Whites with mental illness far more likely to report insufficient money for care, delays

(New York -February 1, 2018) — White adults with mental illness were significantly more likely than those of other ethnicities to report having insufficient money for mental health care or facing delays in care, a Mount Sinai study found. Whites were 50 percent more likely than blacks to experience delays in care, and 20 percent more likely than blacks to lack enough money for treatments such as doctor visits and prescription drugs, the researchers found.

Using national survey data from the U.S. Centers for Disease Control and Prevention from 200,000 respondents between 2006 and 2015, the research team examined the growing dispari-ties reported by white adults with mental illness in their ability to receive health care compared to other racial and ethnic groups.

The results of the study will be published online in Psychiatric Services, a journal of the Ameri-can Psychiatric Association on Thursday, February 1, at 12:01 am EST.

A greater proportion of whites with serious psychological distress used private insurance cover-age compared to similarly distressed black and Hispanic adults, while black adults were more likely than whites and Hispanics to have Medicaid. The explanation for this, the researchers sug-gested, may be linked to the Great Recession of 2008-2009, which affected health coverage for white, black, and Hispanic adults with serious psychological distress for several years afterwards. While white adults with serious psychological distress may have been more likely to regain private insurance coverage as the economy returned to fuller employment, during periods of high unemployment they may have been at a disadvantage in not having the stability offered by Medicaid coverage, which is independent of employment.

"The results of our research are surprising in light of numerous studies demonstrating disparities in health care utilization among adults in racial and ethnic minority groups," said the study's lead author, Judith Weissman, PhD, JD, Assistant Professor of Psychiatry, Icahn School of Medicine at Mount Sinai. "Black and Hispanic adults have historically fared worse than white adults, who disproportionately use private coverage. Our study revealed that health coverage and access for the mentally ill can be jeopardized by an economic recession if it is tied to private coverage through employment."

The data set did not allow the researchers to compare the level of mental health benefits offered by private insurance plans versus Medicaid, but Dr. Weissman said that was a question worth further study.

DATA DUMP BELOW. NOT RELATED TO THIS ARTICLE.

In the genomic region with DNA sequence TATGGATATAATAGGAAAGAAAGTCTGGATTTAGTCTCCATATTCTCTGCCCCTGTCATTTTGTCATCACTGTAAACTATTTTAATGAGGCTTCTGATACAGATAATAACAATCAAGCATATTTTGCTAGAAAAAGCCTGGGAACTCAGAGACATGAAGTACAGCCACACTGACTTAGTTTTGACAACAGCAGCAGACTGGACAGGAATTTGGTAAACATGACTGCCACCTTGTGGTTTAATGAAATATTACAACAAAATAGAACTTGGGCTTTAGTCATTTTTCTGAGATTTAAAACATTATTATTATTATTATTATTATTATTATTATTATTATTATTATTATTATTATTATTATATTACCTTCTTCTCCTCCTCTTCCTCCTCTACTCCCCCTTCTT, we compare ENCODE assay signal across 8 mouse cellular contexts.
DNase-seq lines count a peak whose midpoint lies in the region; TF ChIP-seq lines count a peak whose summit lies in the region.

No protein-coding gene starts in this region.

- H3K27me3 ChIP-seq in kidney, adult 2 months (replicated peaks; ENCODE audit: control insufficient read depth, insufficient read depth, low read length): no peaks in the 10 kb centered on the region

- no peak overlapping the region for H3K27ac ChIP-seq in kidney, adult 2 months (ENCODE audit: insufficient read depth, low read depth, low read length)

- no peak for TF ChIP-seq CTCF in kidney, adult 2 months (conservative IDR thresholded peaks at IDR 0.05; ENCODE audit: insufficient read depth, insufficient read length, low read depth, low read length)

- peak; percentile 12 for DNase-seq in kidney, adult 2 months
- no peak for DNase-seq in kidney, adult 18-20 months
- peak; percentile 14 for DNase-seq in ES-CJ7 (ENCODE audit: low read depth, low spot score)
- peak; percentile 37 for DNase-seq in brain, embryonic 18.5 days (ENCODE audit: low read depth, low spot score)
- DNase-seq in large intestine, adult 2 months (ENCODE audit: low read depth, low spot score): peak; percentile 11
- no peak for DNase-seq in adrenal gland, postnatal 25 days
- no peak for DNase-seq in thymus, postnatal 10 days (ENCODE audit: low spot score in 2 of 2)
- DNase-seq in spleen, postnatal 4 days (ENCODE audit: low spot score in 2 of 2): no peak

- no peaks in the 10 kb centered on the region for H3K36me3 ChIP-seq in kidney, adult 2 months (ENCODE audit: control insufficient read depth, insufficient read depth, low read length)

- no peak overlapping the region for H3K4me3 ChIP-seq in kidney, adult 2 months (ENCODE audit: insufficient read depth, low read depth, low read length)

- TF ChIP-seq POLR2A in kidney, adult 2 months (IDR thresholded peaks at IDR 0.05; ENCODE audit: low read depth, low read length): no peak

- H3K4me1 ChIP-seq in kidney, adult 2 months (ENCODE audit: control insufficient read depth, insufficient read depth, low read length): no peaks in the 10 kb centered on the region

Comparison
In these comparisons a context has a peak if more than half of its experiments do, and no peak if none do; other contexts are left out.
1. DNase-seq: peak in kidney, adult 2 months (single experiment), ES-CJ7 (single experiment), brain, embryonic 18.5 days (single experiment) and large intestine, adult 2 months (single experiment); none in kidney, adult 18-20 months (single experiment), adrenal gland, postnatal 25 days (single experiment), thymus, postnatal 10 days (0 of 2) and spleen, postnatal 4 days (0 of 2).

The research introduces the possibility that limited access to health care may contribute to the current reported increase in poor health outcomes in white middle-aged adults.

The study's senior author is Dolores Malaspina, MD, MPH, Director of the Psychosis Program in the Department of Psychiatry at the Icahn School of Medicine at Mount Sinai.

Among the study's other findings were that women showed decreased health care utilization compared with men, validating earlier studies demonstrating that women were more likely than men to experience delays in care. The greatest proportion of white and black adults with serious psychological distress lived in the South. This region also had the greatest proportion with serious psychological distress and no health coverage. The results suggest that access to care was worse for patients living in states that were less likely to expand Medicaid access under the Affordable Care Act.

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Other institutions involved in the study include NYU School of Medicine.

About the Mount Sinai Health System

The Mount Sinai Health System is New York City's largest integrated delivery system encom-passing seven hospital campuses, a leading medical school, and a vast network of ambulatory practices throughout the greater New York region. Mount Sinai's vision is to produce the safest care, the highest quality, the highest satisfaction, the best access and the best value of any health system in the nation. The System includes approximately 7,100 primary and specialty care phy-sicians; 10 joint-venture ambulatory surgery centers; more than 140 ambulatory practices throughout the five boroughs of New York City, Westchester, Long Island, and Florida; and 31 affiliated community health centers. Physicians are affiliated with the renowned Icahn School of Medicine at Mount Sinai, which is ranked among the highest in the nation in National Institutes of Health funding per investigator. The Mount Sinai Hospital is ranked No. 18 on U.S. News & World Report's "Honor Roll" of top U.S. hospitals; it is one of the nation's top 20 hospitals in Cardiology/Heart Surgery, Diabetes/Endocrinology, Gastroenterology/GI Surgery, Geriatrics, Nephrology, and Neurology/Neurosurgery, and in the top 50 in four other specialties in the 2017-2018 "Best Hospitals" issue. Mount Sinai's Kravis Children's Hospital also is ranked in six out of ten pediatric specialties by U.S. News & World Report. The New York Eye and Ear Infirmary of Mount Sinai is ranked 12th nationally for Ophthalmology and 50th for Ear, Nose, and Throat, while Mount Sinai Beth Israel, Mount Sinai St. Luke's and Mount Sinai West are ranked region-ally. For more information, visit http://www.mountsinai.org/, or find Mount Sinai on Facebook, Twitter and YouTube.

Contact:

Rachel Zuckerman
Mount Sinai Press Office
646-605-7693
[email protected]

Media Contact

Rachel Zuckerman
[email protected]
646-605-7693
@mountsinainyc

http://www.mountsinai.org

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